Friday, March 13, 2015

Market Week Wrap-up Weekly Market Update: ECB QE Stretches Markets
Fri, 13 Mar 2015 16:11 PM EST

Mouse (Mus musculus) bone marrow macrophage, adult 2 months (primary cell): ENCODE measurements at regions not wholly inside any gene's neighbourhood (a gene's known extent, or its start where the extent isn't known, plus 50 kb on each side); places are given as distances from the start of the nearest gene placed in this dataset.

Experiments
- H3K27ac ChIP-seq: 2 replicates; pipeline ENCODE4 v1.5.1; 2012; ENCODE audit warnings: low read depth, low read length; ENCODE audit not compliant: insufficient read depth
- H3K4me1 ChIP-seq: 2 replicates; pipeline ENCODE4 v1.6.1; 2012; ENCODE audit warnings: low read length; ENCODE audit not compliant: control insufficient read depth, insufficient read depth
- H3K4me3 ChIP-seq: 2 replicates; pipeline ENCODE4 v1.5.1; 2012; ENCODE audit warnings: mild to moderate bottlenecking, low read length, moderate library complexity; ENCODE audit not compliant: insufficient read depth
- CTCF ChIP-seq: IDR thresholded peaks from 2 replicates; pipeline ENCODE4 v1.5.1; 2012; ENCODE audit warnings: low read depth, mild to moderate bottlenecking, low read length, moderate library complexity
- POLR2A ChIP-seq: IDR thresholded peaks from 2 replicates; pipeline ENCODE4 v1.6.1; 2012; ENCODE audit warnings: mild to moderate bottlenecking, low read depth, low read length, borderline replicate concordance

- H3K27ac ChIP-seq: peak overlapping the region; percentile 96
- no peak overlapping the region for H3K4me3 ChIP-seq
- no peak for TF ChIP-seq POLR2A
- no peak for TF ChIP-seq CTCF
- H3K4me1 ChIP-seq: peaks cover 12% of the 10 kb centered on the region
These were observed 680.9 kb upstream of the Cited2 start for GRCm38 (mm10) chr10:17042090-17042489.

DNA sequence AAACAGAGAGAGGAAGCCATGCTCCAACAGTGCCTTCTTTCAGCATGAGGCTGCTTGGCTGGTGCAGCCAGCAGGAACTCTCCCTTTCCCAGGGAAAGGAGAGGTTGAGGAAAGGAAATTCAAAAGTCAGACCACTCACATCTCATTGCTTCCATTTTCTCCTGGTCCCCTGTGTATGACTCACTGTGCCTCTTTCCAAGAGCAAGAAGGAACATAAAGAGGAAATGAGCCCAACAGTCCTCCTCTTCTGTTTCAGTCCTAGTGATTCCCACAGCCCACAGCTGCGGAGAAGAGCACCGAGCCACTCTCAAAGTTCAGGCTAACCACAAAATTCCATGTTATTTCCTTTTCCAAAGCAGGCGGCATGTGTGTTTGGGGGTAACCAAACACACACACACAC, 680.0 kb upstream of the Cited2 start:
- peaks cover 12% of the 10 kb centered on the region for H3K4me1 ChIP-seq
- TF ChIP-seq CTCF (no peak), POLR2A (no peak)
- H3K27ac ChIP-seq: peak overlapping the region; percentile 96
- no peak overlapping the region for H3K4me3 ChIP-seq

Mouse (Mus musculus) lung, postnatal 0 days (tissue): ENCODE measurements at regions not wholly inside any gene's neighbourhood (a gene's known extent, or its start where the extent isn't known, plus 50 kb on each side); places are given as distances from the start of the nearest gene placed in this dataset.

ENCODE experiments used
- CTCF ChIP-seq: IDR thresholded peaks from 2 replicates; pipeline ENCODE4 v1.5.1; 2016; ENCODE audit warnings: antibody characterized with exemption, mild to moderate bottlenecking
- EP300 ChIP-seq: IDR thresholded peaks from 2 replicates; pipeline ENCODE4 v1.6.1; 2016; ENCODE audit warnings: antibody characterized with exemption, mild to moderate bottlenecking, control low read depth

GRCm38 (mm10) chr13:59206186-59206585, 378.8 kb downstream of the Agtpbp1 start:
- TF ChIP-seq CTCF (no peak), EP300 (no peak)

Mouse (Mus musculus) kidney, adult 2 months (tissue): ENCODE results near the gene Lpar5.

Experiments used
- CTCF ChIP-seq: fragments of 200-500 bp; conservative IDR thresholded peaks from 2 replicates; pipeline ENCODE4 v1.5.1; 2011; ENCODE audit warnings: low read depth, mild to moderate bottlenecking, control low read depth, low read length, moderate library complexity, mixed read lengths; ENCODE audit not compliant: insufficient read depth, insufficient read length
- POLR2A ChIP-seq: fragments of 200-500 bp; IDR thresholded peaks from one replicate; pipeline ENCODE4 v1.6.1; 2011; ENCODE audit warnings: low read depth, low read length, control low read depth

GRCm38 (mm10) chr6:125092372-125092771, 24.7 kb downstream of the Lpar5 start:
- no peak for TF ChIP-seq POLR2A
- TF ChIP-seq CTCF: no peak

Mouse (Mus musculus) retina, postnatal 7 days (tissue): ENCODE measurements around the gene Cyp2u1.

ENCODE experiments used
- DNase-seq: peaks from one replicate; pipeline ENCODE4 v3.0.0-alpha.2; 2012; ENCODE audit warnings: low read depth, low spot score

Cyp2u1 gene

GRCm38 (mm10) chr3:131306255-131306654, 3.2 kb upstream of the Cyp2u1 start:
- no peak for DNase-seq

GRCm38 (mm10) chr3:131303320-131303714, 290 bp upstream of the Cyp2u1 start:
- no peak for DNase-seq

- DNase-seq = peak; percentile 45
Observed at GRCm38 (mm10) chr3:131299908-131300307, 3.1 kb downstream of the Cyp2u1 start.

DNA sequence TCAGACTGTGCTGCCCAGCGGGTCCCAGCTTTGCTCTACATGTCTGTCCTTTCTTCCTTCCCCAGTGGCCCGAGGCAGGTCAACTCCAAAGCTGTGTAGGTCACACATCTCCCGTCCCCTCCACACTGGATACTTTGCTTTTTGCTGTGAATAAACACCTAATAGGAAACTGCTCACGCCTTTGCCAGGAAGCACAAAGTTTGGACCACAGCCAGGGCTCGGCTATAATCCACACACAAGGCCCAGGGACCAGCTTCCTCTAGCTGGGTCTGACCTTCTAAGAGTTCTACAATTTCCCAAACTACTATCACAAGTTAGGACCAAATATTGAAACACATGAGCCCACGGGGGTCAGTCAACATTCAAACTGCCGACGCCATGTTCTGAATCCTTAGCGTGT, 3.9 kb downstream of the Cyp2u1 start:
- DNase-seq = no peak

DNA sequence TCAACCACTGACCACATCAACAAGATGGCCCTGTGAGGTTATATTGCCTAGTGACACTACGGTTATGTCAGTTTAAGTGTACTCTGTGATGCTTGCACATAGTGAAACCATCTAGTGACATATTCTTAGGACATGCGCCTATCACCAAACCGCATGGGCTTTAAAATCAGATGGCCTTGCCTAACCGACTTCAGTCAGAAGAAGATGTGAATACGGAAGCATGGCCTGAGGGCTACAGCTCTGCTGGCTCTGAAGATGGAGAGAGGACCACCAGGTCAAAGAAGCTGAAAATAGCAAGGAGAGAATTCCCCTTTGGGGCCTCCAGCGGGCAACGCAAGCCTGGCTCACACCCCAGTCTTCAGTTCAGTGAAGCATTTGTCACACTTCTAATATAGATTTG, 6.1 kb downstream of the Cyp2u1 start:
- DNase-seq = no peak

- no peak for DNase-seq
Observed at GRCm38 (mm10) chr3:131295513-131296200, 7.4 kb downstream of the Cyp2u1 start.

The ECB officially kicked off its QE purchases on Monday, driving the euro toward parity with the dollar and inspiring wild action in European sovereign bond yields. US equities slipped lower as continental European indices headed higher, implying a continuing rotation into European stocks. The dollar index continued to test 12-year highs, and crude prices fell under the foot of the strong dollar (plus more worries about inventories). China published jumbled economic data, distorted by the Lunar New Year holiday: a record trade surplus was undercut by imports showing their worst decline in six years, while PPI continued to contract even as CPI was hotter than expected. With Europe easing and the US on the verge of rate lift off, the Bank of Korea was the latest of nearly two dozen central banks to add to policy accommodation in recent months, surprising the markets with its first rate cut in five months, setting policy at a record low of 1.75%. The German DAX and French CAC notched fresh record highs, while US stocks were volatile and gave up ground. For the week, the Nasdaq dropped 1.1%, the DJIA lost 0.6%, and the S&P500 fell 0.9%.